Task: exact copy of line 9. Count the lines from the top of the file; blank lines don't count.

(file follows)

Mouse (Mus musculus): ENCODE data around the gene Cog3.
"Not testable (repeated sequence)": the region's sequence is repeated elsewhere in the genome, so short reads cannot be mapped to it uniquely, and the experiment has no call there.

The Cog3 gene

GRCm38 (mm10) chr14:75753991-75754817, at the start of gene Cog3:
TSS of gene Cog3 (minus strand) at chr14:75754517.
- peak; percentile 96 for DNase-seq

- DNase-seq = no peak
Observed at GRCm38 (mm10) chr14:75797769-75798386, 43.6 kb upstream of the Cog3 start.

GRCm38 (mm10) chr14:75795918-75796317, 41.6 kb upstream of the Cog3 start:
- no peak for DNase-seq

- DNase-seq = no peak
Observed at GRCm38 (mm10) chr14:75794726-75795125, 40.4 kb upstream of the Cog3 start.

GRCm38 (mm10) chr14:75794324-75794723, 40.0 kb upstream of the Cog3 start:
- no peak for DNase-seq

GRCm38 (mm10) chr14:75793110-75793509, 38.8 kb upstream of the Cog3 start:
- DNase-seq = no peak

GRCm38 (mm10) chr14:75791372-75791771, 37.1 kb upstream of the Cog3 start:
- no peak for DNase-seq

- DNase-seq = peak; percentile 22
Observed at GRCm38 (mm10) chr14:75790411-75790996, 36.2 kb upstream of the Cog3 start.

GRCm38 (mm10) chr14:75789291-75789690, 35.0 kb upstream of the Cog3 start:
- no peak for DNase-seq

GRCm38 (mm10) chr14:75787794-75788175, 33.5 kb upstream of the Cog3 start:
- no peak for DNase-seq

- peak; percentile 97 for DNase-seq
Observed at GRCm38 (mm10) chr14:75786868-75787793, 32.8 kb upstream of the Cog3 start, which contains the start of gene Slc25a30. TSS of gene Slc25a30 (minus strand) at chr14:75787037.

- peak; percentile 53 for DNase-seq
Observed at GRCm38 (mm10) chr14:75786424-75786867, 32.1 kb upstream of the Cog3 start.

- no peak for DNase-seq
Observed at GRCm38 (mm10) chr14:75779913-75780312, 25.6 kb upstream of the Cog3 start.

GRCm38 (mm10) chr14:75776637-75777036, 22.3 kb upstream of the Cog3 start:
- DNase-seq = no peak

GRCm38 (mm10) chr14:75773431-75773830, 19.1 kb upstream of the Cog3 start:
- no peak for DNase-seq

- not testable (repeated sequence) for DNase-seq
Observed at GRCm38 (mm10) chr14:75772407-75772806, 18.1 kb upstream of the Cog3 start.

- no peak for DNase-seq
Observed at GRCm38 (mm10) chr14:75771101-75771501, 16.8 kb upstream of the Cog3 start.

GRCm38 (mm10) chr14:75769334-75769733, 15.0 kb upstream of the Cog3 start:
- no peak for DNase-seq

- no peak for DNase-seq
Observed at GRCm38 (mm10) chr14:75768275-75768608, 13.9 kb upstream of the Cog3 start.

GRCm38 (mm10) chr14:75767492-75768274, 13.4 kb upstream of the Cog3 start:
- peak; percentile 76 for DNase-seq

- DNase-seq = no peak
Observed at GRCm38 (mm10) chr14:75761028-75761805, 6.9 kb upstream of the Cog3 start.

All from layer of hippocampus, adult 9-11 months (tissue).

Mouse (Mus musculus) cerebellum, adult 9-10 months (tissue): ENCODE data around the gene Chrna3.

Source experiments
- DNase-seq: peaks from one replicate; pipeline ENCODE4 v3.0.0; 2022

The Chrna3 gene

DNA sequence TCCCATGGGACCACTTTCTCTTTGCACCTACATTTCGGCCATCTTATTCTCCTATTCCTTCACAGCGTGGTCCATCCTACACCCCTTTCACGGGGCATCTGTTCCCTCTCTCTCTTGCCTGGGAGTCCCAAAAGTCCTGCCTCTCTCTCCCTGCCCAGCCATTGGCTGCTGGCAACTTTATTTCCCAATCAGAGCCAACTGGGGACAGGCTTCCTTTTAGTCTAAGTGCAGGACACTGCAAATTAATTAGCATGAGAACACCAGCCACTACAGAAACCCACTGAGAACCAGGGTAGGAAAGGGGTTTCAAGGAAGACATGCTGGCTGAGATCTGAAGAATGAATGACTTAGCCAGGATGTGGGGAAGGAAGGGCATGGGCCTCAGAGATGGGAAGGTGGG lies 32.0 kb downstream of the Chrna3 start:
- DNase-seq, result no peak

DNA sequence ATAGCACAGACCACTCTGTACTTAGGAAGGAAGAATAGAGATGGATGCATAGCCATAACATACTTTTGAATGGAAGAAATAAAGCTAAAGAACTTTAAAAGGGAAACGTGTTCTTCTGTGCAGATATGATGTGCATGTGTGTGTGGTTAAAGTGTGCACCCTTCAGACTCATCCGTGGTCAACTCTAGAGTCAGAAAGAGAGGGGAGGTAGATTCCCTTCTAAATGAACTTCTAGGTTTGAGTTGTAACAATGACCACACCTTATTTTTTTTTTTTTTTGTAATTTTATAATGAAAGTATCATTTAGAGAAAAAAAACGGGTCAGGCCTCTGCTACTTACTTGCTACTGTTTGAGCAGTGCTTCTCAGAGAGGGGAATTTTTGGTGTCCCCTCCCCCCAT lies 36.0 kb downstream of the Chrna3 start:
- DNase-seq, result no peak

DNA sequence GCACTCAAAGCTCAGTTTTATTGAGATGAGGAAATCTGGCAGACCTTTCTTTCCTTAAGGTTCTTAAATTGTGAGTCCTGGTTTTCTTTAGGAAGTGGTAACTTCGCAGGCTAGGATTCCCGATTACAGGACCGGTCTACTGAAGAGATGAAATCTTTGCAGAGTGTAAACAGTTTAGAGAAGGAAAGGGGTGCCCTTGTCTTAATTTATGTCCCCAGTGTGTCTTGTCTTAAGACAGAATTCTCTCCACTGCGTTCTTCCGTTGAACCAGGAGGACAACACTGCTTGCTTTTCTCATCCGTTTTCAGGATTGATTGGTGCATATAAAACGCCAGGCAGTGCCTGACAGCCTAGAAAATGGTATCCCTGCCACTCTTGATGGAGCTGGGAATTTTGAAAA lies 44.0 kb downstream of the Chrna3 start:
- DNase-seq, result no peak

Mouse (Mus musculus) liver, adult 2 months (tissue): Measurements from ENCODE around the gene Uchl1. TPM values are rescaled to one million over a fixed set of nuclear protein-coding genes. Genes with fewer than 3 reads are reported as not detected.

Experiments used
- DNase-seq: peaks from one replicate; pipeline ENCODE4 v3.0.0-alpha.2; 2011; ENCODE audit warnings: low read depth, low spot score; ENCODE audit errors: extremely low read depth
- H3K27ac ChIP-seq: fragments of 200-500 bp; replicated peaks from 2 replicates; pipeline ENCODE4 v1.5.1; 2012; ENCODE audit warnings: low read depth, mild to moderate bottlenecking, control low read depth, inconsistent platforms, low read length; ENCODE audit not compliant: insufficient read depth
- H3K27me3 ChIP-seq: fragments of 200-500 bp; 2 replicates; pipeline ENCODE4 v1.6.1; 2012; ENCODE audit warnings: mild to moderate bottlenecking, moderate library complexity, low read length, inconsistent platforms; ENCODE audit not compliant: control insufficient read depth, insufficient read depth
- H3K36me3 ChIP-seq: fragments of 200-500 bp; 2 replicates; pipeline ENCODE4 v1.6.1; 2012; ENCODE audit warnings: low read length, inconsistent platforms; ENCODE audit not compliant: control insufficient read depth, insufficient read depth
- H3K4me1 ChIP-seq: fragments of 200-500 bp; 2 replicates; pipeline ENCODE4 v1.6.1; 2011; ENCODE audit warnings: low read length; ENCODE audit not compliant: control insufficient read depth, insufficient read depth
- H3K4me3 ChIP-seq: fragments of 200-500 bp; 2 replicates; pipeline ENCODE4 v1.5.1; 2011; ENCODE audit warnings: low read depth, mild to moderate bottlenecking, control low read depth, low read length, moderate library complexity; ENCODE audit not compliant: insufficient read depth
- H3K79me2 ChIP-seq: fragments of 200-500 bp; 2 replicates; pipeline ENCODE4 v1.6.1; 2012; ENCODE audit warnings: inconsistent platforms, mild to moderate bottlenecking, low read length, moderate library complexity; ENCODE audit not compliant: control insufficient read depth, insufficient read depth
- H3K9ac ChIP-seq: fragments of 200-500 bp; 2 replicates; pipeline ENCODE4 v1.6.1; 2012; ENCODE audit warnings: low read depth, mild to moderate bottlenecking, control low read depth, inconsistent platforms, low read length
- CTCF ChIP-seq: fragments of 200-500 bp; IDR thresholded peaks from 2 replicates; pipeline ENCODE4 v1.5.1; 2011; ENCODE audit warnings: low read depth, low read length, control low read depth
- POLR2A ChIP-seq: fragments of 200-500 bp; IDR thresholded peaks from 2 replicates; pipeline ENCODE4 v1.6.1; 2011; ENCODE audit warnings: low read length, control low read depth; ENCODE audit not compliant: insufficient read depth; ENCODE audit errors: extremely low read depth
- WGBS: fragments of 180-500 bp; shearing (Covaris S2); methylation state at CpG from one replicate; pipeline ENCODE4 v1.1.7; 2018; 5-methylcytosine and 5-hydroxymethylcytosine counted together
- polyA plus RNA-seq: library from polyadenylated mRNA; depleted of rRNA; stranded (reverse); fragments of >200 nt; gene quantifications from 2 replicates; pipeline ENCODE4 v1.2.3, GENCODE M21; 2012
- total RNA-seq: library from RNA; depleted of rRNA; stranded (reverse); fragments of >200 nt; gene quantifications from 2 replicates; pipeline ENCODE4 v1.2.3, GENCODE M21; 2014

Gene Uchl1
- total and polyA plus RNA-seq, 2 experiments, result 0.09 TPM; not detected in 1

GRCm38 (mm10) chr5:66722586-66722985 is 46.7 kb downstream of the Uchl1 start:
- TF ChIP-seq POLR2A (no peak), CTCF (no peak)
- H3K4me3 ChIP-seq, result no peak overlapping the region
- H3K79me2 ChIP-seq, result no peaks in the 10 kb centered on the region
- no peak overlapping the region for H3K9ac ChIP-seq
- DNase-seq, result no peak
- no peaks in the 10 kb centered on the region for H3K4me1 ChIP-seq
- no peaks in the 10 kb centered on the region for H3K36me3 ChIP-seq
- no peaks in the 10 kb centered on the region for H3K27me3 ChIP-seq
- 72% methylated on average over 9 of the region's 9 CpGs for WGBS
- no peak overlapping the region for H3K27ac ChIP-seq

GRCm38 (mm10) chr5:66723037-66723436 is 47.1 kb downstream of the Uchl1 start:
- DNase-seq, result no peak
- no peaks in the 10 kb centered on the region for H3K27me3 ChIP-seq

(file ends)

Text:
GRCm38 (mm10) chr14:75795918-75796317, 41.6 kb upstream of the Cog3 start: